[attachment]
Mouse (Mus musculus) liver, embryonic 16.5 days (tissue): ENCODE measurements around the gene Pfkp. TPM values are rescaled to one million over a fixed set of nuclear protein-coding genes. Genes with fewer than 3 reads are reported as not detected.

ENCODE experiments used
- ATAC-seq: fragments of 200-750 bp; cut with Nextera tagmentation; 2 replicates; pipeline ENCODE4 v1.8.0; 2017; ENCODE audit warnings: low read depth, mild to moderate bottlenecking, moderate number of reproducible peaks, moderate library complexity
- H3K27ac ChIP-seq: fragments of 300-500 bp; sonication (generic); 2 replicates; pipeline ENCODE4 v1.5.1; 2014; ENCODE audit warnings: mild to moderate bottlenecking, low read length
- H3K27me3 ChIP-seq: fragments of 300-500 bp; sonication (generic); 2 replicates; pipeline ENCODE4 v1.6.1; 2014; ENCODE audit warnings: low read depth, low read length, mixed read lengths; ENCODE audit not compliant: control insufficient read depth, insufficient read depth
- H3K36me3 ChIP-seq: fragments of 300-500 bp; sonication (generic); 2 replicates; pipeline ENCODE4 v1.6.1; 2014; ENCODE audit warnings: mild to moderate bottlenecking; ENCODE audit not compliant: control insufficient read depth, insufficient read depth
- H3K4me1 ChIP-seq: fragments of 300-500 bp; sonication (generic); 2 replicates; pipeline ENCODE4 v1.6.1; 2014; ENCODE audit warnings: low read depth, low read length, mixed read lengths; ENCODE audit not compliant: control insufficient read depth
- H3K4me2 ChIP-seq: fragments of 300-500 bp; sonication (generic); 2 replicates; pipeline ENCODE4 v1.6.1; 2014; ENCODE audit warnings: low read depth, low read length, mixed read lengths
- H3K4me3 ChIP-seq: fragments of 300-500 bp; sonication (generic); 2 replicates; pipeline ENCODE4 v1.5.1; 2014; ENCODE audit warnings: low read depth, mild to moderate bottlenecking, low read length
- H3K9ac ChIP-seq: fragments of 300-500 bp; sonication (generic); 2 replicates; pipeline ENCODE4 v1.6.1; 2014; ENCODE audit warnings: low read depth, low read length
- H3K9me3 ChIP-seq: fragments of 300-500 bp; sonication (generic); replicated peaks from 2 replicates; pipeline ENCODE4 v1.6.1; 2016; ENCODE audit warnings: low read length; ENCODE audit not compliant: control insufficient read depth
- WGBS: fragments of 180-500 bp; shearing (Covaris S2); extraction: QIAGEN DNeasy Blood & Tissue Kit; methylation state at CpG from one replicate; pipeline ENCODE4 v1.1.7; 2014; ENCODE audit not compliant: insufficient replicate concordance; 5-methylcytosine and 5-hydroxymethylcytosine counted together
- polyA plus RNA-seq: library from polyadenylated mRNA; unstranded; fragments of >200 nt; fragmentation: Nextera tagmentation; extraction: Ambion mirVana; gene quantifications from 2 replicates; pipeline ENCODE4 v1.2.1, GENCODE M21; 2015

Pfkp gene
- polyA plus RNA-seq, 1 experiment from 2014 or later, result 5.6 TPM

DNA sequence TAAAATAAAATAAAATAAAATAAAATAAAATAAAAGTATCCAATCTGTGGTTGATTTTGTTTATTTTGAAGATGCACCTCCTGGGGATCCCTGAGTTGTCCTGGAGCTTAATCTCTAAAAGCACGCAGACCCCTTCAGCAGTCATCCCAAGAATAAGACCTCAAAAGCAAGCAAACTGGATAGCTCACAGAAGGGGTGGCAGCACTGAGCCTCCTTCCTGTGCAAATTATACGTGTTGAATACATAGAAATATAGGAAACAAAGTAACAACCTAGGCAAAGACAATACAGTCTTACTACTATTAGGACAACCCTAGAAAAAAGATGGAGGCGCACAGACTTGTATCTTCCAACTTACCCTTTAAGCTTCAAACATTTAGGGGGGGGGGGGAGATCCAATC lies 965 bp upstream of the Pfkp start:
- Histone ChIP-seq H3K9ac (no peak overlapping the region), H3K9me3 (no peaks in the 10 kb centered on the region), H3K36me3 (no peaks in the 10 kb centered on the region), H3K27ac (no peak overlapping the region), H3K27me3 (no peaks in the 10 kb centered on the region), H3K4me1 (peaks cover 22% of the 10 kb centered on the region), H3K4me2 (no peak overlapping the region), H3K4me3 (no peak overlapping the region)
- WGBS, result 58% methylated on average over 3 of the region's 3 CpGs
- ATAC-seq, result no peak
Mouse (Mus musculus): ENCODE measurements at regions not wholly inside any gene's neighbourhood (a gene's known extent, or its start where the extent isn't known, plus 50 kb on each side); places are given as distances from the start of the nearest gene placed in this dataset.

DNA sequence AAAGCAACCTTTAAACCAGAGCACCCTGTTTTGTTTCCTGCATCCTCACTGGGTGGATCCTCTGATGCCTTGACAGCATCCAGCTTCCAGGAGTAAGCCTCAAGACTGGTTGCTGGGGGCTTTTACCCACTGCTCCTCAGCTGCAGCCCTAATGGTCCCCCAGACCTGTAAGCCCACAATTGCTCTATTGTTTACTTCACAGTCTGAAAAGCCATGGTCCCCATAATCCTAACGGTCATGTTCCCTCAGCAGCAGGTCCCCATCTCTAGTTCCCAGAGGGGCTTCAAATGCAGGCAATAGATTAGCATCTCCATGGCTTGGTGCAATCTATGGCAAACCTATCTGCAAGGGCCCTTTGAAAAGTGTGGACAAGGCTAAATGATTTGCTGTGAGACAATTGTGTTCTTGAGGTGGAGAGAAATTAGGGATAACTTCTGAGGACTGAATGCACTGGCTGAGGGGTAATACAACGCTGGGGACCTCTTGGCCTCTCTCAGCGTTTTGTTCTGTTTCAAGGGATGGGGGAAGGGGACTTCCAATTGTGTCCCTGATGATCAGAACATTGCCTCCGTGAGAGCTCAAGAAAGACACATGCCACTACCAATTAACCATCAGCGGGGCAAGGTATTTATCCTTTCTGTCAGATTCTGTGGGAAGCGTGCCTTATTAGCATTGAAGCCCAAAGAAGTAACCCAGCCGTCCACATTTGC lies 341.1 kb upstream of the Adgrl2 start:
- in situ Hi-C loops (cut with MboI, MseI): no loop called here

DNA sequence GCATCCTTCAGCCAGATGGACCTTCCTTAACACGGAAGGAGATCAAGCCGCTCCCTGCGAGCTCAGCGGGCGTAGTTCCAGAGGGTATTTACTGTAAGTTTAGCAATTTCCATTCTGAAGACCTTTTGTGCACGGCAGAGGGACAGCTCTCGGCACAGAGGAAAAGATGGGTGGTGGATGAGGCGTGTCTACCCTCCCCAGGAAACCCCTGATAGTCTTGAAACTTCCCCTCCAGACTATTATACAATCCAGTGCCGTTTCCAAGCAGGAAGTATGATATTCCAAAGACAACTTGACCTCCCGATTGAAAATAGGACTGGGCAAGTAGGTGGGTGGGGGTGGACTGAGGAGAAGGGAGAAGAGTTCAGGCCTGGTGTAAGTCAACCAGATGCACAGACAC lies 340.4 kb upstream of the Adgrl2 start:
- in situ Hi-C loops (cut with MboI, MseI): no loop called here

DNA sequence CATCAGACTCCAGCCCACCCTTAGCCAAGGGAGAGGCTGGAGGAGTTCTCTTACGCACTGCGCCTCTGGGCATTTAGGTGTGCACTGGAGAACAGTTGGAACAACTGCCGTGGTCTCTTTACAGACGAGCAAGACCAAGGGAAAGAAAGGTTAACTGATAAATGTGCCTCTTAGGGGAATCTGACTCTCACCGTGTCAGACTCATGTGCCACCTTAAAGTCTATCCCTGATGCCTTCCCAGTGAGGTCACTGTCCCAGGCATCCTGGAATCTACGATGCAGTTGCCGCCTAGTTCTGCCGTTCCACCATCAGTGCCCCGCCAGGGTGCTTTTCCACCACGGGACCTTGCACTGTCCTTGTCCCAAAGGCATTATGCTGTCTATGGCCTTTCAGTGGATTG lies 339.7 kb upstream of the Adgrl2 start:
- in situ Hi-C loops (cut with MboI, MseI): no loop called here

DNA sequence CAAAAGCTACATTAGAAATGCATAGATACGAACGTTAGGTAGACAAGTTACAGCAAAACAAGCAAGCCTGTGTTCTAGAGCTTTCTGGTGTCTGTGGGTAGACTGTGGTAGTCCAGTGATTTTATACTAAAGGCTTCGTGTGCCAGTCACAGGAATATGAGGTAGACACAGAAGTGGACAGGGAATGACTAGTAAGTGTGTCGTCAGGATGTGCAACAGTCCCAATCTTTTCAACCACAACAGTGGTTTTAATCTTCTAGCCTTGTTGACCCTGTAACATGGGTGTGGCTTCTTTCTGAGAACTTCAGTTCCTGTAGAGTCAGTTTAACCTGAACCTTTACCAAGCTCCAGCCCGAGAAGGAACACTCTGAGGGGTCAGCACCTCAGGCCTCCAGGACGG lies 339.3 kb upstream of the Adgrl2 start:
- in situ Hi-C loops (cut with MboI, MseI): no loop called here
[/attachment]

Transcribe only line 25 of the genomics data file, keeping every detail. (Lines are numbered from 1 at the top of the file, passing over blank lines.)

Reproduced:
DNA sequence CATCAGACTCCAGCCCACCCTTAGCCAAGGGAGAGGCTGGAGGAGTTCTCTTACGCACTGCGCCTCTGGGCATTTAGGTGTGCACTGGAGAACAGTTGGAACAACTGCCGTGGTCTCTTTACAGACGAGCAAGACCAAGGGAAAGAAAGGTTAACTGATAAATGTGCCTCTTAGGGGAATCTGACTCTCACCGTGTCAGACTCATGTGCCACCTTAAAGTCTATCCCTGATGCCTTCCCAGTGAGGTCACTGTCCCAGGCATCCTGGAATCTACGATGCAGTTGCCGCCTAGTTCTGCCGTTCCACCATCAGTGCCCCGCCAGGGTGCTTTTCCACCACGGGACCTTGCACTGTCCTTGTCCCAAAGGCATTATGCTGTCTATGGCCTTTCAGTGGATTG lies 339.7 kb upstream of the Adgrl2 start: